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advertisement in the London papers, worded
so skilfully that any one who might hold the
important documents should understand to
what it referred, and no one else. This was
accordingly done; and, although repeated, at
intervals, for some time, it met with no
success. But, at last, a mysterious answer was
sent; to the effect that the deeds were in
existence, and should be given up; but
only on certain conditions, and to the heir
himself. The young man, in consequence,
went up to London; and adjourned, according
to directions, to an old house in
Barbican; where he was told by a man,
apparently awaiting him, that lie must submit to
be blindfolded, and must follow his guidance.
He was taken through several long passages
before he left the house; at the termination
of one of these he was put into a sedan-chair,
and carried about for an hour or more; he
always reported that there were many
turnings, and that he imagined he was set
down finally not very far from his starting-

When his eyes were unbandaged, he was in
a decent sitting-room, with tokens of family
occupation lying about. A middle-aged
gentleman entered, and told him that, until
a certain time had elapsed (which should be
indicated to him in a particular way, but of
which the length was not then named), he must
swear to secrecy as to the means by which
he obtained possession of the deeds. This
oath was taken; and then the gentleman, not
without some emotion, acknowledged himself
to be the missing father of the heir. It seems
that he had fallen in love with a damsel, a
friend of the person with whom he lodged.
To this young woman he had represented
himself as unmarried; she listened willingly
to his wooing, and her father, who was a
shopkeeper in the City, was not averse to the
match, as the Lancashire squire had a goodly
presence, and many similar qualities, which
the shopkeeper thought might be acceptable to
his customers. The bargain was struck; the
descendant of a knightly race married the
only daughter of the City shopkeeper, and
became a junior partner in the business. He
told his son that he had never repented the
step he had taken; that his lowly-born wife
was sweet, docile, and affectionate; that his
family by her was large; and that he and
they were thriving and happy. He inquired
after his first (or rather, I should say, his
true) wife with friendly affection; approved
of what she had done with regard to his
estate, and the education of his children; but
said that he considered he was dead to her,
as she was to him. When he really died he
promised that a particular message, the
nature of which he specified, should be sent
to his son at Garratt; until then they would
not hear more of each other; for it was of no
use attempting to trace him under his incognito,
even if the oath did not render such an
attempt forbidden. I dare say the youth
had no great desire to trace out the father,
who had been one in name only. He returned
to Lancashire; took possession of the
property at Manchester; and, many years
elapsed before he received the mysterious
intimation of his father's real death. After
that, he named the particulars connected with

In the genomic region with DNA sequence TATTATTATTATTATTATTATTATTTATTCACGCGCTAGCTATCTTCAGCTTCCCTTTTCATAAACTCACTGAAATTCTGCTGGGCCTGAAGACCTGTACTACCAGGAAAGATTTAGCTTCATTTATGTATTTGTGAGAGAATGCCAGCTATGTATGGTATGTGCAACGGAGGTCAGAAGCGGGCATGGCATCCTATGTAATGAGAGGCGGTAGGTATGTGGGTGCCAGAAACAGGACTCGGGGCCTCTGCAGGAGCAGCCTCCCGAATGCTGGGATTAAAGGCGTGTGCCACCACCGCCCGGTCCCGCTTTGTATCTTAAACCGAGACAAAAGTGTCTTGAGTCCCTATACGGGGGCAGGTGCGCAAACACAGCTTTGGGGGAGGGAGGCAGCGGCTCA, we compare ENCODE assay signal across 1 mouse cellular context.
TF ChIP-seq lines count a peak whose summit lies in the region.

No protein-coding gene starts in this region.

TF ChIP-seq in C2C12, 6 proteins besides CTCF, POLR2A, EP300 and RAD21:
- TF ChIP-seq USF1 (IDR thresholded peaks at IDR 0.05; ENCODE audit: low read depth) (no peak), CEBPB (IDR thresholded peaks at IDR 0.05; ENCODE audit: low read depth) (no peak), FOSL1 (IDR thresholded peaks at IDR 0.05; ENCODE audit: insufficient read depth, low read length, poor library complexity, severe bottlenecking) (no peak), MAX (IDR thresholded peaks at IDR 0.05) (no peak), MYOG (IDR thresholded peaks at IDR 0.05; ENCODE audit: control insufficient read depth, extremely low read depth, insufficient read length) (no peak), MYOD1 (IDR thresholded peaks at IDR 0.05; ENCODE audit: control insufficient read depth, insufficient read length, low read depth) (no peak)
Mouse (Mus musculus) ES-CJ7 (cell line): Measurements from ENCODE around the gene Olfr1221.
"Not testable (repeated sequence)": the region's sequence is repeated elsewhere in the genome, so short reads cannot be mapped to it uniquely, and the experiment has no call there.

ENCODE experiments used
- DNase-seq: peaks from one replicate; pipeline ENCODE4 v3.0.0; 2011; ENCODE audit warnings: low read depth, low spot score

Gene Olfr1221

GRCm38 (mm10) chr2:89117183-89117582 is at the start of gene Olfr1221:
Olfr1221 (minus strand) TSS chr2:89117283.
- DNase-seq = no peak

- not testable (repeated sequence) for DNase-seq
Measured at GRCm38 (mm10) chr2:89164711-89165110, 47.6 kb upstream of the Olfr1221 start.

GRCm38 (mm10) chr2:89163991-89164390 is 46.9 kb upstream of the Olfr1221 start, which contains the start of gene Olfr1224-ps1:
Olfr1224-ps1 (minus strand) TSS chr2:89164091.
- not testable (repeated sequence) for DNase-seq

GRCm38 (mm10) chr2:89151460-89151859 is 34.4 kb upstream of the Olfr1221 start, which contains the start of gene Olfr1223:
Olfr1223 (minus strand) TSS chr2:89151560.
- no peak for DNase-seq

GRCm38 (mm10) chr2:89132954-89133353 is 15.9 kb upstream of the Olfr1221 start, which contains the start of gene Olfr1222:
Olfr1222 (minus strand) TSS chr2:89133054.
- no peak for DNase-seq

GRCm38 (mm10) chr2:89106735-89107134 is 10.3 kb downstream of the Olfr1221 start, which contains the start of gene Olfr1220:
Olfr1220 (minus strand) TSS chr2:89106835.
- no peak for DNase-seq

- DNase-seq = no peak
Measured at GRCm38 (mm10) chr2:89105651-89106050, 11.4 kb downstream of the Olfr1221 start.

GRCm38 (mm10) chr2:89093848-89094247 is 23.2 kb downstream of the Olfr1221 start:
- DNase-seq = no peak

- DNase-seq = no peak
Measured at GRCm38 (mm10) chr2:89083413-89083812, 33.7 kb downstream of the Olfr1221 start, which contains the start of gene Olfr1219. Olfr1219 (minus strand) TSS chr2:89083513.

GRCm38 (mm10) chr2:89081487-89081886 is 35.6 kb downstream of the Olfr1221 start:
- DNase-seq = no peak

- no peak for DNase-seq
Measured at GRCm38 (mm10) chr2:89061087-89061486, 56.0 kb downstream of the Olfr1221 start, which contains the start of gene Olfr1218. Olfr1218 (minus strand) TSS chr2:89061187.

the recovery of the title-deeds to Mr. S——- ,
and one or two intimate friends. When the
family became extinct, or removed from
Garratt, it became no longer any very closely
kept secret, and I was told the tale of the
disappearance by Miss S——- , the aged
daughter of the family agent.

Once more, let me say, I am thankful I
live in the days of the Detective Police; if I
am murdered, or commit bigamy,—at any
rate my friends will have the comfort of
knowing all about it.


THE following letter has been confided to us
for publication, by a gentleman in London, to
whom it is addressed. It shows, vigorously,
what a young fellow, emigrating to Australia,
with the power and the will to work, can do
out of hand. It also shows (as this journal
has endeavoured to do, on previous occasions)
that those qualities are indispensable, and that
lazy incumbrances upon the face of the earth
have even less business in Australia than in
any other placeif, indeed, they can be said
to be less desirable in any one place than in
another, where they are corrupting nuisances
all over the world.

"North Kapunda, South Australia,
25th December, 1850.

"* * * it is now eight weeks since my
arrival in this colony. I have deferred
writing thus long, so as to be enabled to
state something decisive regarding both my
intentions and the prospects afforded by
the country I have adopted. I will give
you a detail of my movements since I landed,
feeling assured, from the ever kind interest
you have evinced on my behalf, it will not be

"We made our passage here in fourteen
weeksnothing occurring worthy of comment
during it. After a parting jubilee with my
messmates, I bade adieu to the good ship on
the 30th of October. Having been entrusted
with two letters for E. from his father, my
next care was their safe delivery, and to catch a
glimpse of the young fellow, whom I found, on
inquiry, was located with Mr.W., at Yankalilla,
fifty miles south of Adelaide. I walked there
in two days, handed him his letters, and much
surprised him by my appearance. He has
grown a fine strapping fellow, well cut out for
work; and I must do him the justice to say,
well inclined for it. I spent a day and night
there, and took the marrow-bone stage back
again for the town of Adelaide, so as to make

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